top of page

Why is Crawfish So Expensive Right now?

REPORT BY Mark Shirley

LSU Crawfish And Agriculture Department

...Here are a few more thoughts and observations based on what I’ve seen to date (early January).

The drought and heat during the summer and fall caused very high mortality of the carryover crawfish and brood stock. Those are the crawfish that the farmers should be catching in December, January, and February. I don’t see the catch picking anytime soon, especially considering the freezing temperatures expected thru January. Some farmers still have not put out traps mainly because test traps show no sign of crawfish.

I’ve dip netted in quite a few ponds and have found very few juvenile crawfish. The ones I do see were likely released from their mother’s tail since the big rain event the region had on December 1, 2023. Given the cold water temperature in January, their growth will be slow and not reach harvest size until late March or April. But even when these crawfish are big enough to catch, there is not a large population of them. The catch may pick up for a short while in April and May but will not be sustainable for the entire spring. The spring crop will be a fraction of what is normally caught.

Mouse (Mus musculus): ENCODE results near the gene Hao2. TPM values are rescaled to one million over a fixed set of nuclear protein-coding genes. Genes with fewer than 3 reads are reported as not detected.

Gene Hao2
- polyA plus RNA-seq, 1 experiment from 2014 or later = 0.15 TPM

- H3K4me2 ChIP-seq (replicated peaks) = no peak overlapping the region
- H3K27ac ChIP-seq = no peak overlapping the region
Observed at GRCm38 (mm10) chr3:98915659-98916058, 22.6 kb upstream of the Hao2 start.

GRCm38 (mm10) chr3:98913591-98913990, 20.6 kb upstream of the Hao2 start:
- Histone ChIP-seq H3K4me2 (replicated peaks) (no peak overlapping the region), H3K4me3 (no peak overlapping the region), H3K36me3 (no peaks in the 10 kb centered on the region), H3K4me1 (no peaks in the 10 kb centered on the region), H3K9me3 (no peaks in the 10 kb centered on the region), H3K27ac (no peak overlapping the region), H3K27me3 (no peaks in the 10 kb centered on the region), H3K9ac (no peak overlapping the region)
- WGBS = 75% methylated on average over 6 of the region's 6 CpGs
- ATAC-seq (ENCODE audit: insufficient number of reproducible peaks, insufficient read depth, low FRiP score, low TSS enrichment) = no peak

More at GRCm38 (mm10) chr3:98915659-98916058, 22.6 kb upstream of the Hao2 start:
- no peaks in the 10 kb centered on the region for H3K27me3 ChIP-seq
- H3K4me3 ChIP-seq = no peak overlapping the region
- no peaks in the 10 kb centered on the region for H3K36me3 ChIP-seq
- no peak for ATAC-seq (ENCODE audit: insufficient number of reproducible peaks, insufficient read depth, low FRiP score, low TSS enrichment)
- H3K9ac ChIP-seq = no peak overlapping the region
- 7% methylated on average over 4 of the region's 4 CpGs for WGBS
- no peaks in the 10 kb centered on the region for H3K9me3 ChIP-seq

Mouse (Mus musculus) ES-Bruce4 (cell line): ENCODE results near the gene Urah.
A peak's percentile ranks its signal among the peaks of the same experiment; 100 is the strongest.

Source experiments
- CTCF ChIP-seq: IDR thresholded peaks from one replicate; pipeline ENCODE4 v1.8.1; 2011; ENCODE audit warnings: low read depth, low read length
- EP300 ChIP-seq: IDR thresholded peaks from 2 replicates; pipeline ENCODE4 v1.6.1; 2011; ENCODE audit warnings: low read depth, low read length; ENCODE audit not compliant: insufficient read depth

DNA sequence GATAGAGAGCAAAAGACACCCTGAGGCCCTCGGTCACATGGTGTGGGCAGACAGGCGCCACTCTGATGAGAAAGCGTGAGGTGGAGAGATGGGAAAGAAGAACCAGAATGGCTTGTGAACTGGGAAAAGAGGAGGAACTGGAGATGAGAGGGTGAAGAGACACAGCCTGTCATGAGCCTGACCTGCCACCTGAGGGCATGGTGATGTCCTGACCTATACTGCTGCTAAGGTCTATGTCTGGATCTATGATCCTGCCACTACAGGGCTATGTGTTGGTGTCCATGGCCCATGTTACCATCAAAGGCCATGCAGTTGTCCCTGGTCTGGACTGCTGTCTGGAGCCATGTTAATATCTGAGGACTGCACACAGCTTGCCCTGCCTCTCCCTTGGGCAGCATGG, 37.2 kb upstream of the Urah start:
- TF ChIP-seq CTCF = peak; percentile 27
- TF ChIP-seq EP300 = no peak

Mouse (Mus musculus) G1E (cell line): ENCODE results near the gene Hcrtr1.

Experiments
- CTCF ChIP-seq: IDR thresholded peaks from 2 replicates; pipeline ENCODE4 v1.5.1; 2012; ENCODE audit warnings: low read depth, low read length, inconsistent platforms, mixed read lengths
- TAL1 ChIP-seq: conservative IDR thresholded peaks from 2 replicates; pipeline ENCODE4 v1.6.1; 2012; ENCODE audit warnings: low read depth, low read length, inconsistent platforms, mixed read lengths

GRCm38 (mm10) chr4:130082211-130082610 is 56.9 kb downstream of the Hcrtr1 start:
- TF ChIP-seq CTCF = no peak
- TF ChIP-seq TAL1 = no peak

In addition to the extremely short supply of crawfish, farmers are also seeing their production costs significantly increase. Pumping costs for flooding and maintaining a flood have tripled and, in some cases, quadrupled. Combined with the rise in labor cost, bait, and supplies, this will be a very expensive crop to produce.

Even with record high prices, I’m afraid many farmers will not cover their production costs of pumping, labor, bait, fuel and indirect costs for this season.

As mentioned in the LSU Drought Impact Report that came out right after Thanksgiving, there were over 45,000 acres that could not flood up due to a lack of water or canal water being too salty. Another 45,000+ acres, though flooded, will not produce any crawfish. The remaining balance will see a significant reduction in total catch. These were the predictions in November. From what I’ve seen since then, the situation is even worse now.

I realize I am painting a pretty dismal picture of the 2024 crawfish crop. But this is what I’m seeing.

Another issue is that farmers will have to stock their fields in May and June to prepare for next year. I am concerned that brood stock will be hard to come by and will be expensive. It will probably result in less acres being harvested in the 2025 season.


bottom of page